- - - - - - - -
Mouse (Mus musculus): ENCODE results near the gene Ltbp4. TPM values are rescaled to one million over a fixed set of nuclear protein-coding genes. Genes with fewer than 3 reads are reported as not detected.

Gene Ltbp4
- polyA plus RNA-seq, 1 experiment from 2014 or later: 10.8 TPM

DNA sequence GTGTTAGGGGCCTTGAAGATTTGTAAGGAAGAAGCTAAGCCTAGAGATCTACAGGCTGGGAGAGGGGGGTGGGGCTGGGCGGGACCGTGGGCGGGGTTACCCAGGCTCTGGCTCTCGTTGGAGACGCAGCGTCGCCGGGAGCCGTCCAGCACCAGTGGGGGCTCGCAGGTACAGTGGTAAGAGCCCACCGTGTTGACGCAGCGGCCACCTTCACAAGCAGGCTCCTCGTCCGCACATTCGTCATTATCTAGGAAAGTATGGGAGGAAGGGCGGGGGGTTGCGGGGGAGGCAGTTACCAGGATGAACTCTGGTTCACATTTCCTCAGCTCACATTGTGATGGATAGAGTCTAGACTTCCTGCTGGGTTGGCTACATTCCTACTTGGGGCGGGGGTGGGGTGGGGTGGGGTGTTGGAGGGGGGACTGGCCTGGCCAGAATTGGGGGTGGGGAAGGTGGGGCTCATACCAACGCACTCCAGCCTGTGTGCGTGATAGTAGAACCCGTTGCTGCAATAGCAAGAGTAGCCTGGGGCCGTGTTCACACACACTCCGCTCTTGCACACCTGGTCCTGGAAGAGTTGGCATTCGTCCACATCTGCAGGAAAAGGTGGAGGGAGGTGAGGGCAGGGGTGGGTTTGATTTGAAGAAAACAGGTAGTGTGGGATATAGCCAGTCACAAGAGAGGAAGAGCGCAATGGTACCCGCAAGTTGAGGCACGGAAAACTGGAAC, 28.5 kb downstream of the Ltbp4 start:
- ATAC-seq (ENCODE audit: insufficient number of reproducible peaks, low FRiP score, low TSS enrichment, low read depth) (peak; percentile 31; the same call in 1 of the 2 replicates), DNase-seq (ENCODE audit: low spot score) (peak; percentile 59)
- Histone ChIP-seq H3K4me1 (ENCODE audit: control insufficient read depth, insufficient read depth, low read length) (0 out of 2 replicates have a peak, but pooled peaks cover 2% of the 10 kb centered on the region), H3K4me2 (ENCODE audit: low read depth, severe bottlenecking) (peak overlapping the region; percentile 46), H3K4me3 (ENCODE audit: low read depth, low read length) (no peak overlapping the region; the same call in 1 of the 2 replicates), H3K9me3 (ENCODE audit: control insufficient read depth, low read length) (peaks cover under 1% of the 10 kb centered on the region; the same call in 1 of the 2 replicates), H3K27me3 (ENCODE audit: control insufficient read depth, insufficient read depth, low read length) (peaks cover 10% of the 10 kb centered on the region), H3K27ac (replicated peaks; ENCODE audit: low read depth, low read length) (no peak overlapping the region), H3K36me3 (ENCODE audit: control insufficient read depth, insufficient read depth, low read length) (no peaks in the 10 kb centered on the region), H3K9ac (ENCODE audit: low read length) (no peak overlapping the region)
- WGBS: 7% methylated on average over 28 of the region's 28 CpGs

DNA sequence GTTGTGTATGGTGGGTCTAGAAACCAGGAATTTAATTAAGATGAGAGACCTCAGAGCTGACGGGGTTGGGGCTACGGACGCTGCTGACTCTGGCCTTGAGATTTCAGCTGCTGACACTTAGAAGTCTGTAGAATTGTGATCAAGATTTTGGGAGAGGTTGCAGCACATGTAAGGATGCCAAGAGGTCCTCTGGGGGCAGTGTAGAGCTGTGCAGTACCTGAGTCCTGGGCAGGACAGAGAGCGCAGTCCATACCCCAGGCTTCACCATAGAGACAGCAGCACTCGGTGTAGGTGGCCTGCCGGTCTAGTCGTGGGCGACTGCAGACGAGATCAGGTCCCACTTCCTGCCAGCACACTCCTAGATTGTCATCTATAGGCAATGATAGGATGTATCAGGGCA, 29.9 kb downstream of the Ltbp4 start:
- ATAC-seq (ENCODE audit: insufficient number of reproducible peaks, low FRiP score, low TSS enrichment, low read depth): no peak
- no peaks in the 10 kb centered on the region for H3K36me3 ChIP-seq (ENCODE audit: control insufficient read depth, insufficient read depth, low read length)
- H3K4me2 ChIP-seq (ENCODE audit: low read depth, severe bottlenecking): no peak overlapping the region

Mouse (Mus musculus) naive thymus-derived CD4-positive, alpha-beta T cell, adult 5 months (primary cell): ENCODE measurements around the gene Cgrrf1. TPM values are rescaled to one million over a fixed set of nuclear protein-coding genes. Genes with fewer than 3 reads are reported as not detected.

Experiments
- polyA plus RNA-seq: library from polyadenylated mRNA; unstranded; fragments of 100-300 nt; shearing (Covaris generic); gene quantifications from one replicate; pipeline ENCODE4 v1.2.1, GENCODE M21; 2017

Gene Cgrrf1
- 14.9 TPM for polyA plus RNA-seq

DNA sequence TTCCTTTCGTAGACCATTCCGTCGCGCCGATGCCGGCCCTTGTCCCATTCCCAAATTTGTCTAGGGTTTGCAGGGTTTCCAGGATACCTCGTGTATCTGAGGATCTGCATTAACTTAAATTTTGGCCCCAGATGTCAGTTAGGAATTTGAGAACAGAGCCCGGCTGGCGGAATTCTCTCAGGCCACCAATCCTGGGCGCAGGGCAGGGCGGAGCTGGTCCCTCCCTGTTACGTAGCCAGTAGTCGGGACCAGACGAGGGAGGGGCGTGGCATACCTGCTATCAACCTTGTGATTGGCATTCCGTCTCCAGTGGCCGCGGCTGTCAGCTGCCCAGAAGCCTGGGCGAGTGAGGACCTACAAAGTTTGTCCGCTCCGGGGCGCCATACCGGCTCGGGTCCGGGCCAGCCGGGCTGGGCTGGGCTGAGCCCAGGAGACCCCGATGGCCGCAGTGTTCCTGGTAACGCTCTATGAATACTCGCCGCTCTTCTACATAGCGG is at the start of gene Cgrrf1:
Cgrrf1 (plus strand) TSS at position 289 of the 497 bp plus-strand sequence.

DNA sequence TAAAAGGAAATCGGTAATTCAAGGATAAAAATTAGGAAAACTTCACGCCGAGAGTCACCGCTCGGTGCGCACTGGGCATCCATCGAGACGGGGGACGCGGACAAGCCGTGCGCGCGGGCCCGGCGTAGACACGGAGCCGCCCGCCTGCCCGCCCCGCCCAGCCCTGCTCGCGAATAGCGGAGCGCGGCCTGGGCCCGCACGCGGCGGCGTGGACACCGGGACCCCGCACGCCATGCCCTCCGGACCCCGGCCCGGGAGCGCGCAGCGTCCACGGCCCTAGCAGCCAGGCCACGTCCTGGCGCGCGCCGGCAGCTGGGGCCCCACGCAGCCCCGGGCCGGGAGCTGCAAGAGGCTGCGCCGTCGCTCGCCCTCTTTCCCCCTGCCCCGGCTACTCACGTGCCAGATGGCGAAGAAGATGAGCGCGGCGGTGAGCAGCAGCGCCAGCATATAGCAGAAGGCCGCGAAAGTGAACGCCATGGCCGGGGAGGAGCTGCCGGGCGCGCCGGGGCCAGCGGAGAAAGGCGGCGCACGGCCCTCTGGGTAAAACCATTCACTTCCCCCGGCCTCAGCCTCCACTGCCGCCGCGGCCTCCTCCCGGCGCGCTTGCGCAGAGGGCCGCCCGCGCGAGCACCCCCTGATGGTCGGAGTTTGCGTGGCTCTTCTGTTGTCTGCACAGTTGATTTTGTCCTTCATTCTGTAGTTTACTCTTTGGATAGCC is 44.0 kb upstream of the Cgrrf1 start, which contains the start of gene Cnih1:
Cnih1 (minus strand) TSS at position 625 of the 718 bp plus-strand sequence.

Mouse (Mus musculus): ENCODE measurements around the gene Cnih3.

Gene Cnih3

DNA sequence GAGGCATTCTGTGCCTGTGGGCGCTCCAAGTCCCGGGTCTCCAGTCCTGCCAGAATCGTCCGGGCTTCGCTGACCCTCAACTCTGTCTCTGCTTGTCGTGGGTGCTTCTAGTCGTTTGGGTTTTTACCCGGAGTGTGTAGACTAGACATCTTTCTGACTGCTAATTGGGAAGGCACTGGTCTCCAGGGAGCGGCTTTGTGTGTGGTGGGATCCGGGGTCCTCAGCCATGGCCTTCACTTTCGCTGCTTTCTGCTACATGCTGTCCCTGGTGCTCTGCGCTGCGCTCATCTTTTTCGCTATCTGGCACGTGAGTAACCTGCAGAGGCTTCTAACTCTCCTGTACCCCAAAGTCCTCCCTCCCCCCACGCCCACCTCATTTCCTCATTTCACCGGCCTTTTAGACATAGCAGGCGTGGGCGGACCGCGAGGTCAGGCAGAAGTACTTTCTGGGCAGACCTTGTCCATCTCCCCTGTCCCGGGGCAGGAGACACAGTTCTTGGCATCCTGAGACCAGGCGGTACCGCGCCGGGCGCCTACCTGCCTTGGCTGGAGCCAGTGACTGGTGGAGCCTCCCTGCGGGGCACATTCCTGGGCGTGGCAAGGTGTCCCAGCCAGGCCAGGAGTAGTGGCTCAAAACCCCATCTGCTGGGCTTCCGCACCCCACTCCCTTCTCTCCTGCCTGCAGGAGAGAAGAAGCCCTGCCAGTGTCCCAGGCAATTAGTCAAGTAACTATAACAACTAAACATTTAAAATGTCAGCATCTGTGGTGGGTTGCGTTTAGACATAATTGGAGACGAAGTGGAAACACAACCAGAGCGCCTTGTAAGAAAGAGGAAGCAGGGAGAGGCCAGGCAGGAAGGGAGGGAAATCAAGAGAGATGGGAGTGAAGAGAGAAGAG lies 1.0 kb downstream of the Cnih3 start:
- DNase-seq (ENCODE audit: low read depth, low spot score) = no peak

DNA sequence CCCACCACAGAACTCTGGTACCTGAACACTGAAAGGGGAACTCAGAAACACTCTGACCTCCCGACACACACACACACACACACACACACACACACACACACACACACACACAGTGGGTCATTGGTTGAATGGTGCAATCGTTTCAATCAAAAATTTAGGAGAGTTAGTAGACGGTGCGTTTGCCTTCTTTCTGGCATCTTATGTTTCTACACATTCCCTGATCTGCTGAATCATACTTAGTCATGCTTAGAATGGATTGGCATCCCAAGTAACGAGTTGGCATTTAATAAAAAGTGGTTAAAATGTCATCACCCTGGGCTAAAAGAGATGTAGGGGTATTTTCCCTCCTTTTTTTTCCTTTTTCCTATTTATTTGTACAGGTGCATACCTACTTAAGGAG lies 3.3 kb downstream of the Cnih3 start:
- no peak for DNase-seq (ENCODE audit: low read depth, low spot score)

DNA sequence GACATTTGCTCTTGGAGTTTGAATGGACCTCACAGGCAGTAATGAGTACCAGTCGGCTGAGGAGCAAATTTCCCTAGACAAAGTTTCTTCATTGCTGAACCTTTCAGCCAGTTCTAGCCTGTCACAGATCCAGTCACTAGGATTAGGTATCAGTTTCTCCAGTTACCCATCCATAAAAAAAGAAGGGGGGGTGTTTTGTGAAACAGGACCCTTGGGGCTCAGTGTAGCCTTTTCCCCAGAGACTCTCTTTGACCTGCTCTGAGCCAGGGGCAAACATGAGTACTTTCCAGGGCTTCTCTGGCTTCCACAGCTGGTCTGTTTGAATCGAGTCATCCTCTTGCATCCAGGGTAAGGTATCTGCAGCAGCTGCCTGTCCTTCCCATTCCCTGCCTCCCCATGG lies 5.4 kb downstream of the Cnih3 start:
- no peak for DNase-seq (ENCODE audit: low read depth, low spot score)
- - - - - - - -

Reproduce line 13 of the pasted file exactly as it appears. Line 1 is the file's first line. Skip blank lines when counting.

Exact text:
Experiments